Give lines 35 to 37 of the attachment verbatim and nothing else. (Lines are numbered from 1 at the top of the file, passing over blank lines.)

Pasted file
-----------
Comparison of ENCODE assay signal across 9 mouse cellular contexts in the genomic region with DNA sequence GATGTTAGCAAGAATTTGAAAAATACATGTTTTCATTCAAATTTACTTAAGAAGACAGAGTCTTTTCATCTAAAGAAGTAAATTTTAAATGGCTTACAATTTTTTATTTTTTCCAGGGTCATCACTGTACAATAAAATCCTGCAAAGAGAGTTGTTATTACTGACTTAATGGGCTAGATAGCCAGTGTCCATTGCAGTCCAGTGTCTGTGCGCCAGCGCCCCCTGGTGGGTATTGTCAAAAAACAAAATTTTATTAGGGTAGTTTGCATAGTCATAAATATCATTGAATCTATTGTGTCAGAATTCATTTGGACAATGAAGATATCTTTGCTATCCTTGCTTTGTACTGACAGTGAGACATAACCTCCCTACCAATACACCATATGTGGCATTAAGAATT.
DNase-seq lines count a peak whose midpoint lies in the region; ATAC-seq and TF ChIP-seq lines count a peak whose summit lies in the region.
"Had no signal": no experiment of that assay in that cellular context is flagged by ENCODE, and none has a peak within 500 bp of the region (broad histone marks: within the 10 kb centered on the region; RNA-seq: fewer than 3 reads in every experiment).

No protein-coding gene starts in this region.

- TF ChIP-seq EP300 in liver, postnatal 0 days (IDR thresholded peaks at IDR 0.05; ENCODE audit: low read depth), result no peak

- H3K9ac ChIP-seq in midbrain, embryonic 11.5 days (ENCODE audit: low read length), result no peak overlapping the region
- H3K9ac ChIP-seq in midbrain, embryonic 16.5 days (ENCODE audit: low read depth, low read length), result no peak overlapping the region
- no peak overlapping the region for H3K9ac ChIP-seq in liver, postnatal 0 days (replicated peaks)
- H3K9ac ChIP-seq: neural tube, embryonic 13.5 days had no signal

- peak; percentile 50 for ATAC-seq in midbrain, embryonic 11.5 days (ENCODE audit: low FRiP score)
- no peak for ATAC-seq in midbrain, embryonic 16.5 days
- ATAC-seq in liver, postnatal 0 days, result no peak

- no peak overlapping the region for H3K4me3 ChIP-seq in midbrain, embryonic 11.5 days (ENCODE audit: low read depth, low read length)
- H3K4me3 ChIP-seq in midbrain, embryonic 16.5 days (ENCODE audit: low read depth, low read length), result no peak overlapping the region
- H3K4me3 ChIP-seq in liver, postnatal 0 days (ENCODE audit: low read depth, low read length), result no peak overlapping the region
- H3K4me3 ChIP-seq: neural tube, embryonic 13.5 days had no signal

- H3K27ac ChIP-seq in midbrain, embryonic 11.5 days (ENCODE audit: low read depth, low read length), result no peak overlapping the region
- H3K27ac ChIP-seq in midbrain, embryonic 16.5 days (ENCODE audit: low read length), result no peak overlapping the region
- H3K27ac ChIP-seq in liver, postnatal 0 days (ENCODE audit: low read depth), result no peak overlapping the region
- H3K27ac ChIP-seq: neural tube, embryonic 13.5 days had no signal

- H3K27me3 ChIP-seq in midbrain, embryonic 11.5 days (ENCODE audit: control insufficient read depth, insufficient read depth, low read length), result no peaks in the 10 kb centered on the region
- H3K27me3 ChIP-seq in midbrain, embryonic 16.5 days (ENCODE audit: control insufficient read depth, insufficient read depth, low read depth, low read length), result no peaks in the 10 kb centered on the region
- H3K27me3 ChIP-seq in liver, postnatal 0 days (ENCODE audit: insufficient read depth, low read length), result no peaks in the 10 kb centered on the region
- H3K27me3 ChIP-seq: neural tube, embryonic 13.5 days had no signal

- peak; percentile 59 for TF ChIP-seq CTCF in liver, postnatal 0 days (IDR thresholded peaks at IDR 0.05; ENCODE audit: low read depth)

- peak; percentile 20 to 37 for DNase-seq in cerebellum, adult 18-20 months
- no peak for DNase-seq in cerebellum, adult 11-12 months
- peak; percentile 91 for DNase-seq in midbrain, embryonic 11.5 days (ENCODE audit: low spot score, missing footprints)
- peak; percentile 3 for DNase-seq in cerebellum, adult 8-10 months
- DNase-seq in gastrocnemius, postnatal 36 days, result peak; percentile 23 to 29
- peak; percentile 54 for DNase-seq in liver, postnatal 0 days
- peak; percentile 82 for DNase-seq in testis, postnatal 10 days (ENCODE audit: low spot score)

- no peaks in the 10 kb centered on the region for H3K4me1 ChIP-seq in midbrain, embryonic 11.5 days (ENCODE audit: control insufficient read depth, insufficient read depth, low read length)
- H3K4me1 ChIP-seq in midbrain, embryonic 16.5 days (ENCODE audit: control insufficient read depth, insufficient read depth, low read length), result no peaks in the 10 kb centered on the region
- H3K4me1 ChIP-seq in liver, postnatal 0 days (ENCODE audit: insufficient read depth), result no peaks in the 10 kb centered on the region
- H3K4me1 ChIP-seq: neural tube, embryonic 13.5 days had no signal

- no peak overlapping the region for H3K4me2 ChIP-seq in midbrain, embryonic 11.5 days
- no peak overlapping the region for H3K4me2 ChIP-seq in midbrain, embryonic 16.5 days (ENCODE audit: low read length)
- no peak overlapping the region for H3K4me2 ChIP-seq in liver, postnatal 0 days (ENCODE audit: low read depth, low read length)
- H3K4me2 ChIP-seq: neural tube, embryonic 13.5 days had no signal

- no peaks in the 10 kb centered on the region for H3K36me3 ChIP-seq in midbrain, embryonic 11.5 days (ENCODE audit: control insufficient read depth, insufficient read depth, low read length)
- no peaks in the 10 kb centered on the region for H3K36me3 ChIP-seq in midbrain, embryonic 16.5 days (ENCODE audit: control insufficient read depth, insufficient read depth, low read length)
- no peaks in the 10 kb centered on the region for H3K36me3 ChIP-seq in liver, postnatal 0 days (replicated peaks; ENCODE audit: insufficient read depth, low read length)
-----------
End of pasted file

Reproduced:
- H3K4me1 ChIP-seq in liver, postnatal 0 days (ENCODE audit: insufficient read depth), result no peaks in the 10 kb centered on the region
- H3K4me1 ChIP-seq: neural tube, embryonic 13.5 days had no signal

- no peak overlapping the region for H3K4me2 ChIP-seq in midbrain, embryonic 11.5 days